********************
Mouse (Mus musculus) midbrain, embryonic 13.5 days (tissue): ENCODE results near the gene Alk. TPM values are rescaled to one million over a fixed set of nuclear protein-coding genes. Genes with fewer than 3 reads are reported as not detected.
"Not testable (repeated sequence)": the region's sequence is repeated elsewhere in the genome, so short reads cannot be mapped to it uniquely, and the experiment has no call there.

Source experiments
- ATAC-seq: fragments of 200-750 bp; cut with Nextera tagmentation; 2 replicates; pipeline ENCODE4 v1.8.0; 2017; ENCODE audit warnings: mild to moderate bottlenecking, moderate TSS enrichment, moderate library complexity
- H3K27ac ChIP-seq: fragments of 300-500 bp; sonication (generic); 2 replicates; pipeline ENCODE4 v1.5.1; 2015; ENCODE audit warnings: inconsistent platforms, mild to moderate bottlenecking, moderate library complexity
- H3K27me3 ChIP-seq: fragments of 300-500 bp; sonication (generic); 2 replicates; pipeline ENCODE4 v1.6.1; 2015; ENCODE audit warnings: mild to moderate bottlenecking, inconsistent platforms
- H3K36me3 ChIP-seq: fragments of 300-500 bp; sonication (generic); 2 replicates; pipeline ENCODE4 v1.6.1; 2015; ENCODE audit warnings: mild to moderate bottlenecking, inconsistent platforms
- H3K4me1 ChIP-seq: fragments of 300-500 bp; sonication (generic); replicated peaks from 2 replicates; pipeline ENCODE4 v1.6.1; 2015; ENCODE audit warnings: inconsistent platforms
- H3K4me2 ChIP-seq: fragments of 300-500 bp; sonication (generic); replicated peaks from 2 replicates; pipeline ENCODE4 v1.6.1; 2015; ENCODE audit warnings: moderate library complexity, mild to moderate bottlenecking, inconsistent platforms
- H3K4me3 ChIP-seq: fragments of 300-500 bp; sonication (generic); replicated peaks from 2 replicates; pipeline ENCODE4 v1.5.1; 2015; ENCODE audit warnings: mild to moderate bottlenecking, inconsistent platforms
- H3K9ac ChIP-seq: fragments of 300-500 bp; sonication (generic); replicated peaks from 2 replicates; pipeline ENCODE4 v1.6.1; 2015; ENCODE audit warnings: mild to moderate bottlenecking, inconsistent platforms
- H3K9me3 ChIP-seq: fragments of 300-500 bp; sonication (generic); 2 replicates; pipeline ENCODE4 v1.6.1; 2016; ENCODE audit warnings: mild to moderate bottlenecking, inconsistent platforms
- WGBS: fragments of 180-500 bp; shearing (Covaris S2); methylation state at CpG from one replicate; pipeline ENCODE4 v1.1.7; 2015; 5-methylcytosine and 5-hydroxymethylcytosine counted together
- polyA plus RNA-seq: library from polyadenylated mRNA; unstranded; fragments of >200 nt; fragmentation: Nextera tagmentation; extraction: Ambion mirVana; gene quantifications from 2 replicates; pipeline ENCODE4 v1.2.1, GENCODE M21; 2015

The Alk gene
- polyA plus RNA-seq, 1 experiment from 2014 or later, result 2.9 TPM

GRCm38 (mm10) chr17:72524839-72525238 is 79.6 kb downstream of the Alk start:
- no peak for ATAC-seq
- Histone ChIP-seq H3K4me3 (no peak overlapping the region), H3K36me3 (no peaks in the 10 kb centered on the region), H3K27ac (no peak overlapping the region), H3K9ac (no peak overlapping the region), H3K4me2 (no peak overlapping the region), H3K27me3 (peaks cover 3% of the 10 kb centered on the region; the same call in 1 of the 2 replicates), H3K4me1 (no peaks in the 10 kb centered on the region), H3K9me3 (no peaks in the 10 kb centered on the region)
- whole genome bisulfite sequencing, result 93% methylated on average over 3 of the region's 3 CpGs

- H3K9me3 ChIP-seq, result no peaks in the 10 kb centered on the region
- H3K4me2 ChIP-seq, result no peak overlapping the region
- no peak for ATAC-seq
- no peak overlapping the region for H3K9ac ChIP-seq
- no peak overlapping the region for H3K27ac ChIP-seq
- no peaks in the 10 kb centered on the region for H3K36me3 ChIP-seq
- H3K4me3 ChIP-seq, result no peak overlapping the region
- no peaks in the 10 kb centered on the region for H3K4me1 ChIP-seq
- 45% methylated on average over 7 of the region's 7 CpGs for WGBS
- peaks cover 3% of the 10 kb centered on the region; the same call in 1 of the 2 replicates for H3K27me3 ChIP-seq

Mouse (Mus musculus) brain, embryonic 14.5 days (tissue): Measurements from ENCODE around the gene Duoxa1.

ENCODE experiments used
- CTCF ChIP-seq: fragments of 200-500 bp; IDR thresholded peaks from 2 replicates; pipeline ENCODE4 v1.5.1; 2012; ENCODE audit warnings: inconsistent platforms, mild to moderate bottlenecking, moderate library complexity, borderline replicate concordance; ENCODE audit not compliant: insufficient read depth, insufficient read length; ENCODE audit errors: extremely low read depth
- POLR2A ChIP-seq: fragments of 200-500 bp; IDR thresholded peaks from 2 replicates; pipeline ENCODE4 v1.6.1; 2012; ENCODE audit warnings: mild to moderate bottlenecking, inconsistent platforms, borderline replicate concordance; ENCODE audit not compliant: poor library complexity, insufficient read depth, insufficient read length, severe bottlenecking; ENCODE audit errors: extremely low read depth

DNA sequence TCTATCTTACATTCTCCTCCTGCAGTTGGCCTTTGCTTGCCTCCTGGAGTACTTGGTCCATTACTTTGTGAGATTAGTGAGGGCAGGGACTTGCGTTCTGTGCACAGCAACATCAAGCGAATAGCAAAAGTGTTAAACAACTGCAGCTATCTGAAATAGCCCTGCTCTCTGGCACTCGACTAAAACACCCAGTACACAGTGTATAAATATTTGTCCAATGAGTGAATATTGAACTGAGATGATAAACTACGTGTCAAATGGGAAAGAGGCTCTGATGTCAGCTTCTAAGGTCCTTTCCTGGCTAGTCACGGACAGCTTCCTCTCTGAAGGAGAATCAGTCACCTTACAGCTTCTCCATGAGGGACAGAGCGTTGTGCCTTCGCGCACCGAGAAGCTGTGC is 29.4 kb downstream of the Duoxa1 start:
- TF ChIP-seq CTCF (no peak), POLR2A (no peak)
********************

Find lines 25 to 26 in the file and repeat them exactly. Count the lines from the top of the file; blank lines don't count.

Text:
- no peak overlapping the region for H3K27ac ChIP-seq
- no peaks in the 10 kb centered on the region for H3K36me3 ChIP-seq